En el marco de CIbSE 2018, ofrecemos una charla sin costo sobre teorías del diseño para hacer investigación en ingeniería de software.
In recent years, the ability to analyze large amounts of data has called into doubt the need for scientific theories. A simple response to this is that predictive theories are scientific theories too. A more substantial response is that, even though correlation is sufficient for prediction, it is not sufficient for the explanation of effects in terms of causes, mechanisms or reasons. Whenever we want to understand the phenomena we study, we should look for causes, mechanisms, or reasons, which means that we should build scientific theories.
However, too many research papers in information systems, artificial intelligence and related disciplines fail to state their theoretical contribution. Technical research papers may present new designs without adequate explanation of why they work; empirical papers may make impressive use of statistics without clear contribution to theoretical understanding; or at the other extreme, interpretative research papers may contain convoluted text about philosophical approaches and theoretical contributions, of which the contents may disappear into thin air if analyzed closely. In this tutorial I provide a bird’s eye view on how to produce a clear and defensible theoretical contribution.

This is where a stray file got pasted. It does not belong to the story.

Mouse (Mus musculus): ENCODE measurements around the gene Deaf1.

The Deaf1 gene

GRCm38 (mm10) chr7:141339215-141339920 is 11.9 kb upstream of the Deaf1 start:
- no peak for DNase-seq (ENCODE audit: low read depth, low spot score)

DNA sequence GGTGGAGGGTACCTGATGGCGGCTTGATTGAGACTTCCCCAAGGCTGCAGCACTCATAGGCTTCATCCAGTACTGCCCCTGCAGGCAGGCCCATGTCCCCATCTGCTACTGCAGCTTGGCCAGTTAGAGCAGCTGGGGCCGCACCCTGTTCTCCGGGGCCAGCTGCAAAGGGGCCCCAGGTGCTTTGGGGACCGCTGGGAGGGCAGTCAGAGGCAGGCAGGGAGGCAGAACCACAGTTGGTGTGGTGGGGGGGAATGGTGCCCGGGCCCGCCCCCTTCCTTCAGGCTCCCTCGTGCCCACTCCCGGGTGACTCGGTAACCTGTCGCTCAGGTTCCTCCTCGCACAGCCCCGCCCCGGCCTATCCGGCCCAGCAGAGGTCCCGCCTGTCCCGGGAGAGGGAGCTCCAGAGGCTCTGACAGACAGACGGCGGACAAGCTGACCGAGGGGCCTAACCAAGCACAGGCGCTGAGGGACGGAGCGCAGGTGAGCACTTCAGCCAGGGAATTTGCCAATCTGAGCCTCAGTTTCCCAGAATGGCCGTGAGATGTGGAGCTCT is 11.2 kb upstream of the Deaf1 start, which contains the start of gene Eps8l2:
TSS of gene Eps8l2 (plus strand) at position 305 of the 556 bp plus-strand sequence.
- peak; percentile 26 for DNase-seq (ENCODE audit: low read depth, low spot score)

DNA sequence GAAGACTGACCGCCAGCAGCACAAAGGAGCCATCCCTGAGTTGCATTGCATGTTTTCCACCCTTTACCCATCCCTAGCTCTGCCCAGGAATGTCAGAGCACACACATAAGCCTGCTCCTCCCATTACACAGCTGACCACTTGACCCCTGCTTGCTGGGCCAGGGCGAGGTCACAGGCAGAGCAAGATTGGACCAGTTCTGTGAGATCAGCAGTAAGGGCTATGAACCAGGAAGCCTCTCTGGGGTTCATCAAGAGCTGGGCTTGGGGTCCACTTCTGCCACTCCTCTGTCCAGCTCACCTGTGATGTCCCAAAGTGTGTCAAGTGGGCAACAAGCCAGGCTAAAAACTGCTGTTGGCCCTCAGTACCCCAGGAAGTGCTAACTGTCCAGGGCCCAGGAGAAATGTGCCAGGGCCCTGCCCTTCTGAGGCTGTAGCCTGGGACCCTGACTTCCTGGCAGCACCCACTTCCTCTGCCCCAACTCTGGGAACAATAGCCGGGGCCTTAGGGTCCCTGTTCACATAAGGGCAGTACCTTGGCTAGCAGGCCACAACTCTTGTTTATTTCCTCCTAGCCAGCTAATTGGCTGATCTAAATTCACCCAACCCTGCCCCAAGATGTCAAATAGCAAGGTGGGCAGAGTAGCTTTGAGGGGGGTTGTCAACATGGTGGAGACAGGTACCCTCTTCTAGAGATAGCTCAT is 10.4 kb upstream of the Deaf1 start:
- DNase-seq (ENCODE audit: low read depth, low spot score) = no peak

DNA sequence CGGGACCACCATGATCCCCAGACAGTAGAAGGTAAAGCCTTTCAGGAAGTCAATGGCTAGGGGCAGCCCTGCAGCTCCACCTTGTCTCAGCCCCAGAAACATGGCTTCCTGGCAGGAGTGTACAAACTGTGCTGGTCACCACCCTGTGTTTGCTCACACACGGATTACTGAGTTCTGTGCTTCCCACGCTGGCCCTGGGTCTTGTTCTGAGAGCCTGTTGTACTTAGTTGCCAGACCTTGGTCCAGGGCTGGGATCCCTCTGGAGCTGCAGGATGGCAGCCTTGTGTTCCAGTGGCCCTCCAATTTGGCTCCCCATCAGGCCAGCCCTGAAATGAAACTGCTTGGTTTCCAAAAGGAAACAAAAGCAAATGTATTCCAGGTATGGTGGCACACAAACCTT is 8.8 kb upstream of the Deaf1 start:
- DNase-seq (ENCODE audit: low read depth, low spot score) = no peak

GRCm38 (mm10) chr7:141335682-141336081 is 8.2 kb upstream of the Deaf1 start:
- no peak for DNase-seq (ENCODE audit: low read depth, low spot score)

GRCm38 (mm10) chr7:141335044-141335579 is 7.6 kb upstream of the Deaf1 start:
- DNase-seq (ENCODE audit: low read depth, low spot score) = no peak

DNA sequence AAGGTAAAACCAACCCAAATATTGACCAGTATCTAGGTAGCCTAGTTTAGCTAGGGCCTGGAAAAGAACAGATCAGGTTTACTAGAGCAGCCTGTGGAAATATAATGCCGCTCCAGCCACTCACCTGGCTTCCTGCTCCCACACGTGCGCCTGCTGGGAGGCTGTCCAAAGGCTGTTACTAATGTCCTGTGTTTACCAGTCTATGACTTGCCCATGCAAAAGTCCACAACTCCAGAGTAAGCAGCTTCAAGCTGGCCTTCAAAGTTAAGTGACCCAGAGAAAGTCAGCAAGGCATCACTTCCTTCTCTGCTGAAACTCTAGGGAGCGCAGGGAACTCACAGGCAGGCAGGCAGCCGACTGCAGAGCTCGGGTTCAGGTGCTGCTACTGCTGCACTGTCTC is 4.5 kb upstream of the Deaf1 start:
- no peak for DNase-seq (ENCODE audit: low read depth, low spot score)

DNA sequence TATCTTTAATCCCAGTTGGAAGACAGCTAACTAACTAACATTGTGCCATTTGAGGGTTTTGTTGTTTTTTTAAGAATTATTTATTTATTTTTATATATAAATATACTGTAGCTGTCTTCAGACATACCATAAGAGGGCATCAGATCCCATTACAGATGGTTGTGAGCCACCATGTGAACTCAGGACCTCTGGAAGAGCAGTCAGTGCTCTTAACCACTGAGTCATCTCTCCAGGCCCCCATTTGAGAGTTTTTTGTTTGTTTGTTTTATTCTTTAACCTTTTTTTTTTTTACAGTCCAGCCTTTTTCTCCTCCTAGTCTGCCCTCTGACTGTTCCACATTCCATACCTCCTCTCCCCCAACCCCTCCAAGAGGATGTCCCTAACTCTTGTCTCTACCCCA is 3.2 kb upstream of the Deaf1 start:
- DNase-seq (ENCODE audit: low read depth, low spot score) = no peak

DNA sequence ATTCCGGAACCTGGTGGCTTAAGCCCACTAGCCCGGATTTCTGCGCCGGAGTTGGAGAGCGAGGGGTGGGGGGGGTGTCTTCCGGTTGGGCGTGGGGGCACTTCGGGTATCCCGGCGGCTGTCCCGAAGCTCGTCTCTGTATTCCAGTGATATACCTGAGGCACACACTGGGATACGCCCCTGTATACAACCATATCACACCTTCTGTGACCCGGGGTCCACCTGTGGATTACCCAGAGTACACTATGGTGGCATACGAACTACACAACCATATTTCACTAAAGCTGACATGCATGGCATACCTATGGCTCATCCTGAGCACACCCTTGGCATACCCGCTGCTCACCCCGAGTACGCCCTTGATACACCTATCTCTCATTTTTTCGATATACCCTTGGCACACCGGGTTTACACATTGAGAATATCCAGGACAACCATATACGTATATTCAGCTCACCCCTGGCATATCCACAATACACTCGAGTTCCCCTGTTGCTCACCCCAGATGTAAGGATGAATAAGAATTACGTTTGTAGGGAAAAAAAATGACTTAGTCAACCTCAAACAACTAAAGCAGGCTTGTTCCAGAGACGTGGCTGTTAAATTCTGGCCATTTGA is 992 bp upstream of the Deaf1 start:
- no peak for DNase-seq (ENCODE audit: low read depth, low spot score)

I focus on design theories and start with a brief introduction to the design and engineering cycles. I will then zoom in on the role of problem theories and design theories in the design cycle. I will then review the structure of design theories, and identify the different kinds of steps that researchers follow to reason from data to theories: descriptive, statistical, abductive and analogic inference. The tutorial will be illustrated by examples from software engineering and from other engineering disciplines.
University of Twente
Roel Wieringa occupies the chair of Information Systems at the Department of Computer Science at the University of Twente, The Netherlands. His research interests include requirements engineering, conceptual modelling, and research methodology for information systems, software engineering and the design sciences. He has written three books, Requirements Engineering: Frameworks for Understanding (Wiley, 1996), Design Methods for Reactive Systems: Yourdon, Statemate and the UML (Morgan Kaufmann, 2003, and Design Science Methodology for Information Systems and Software Engineering (Springer, 2014). Find more at http://wwwhome.ewi.utwente.nl/~roelw/.
Viernes 27 de abril del 2018
3:30 pm a 5:00 pm
Auditorio C - Edificio Mario Laserna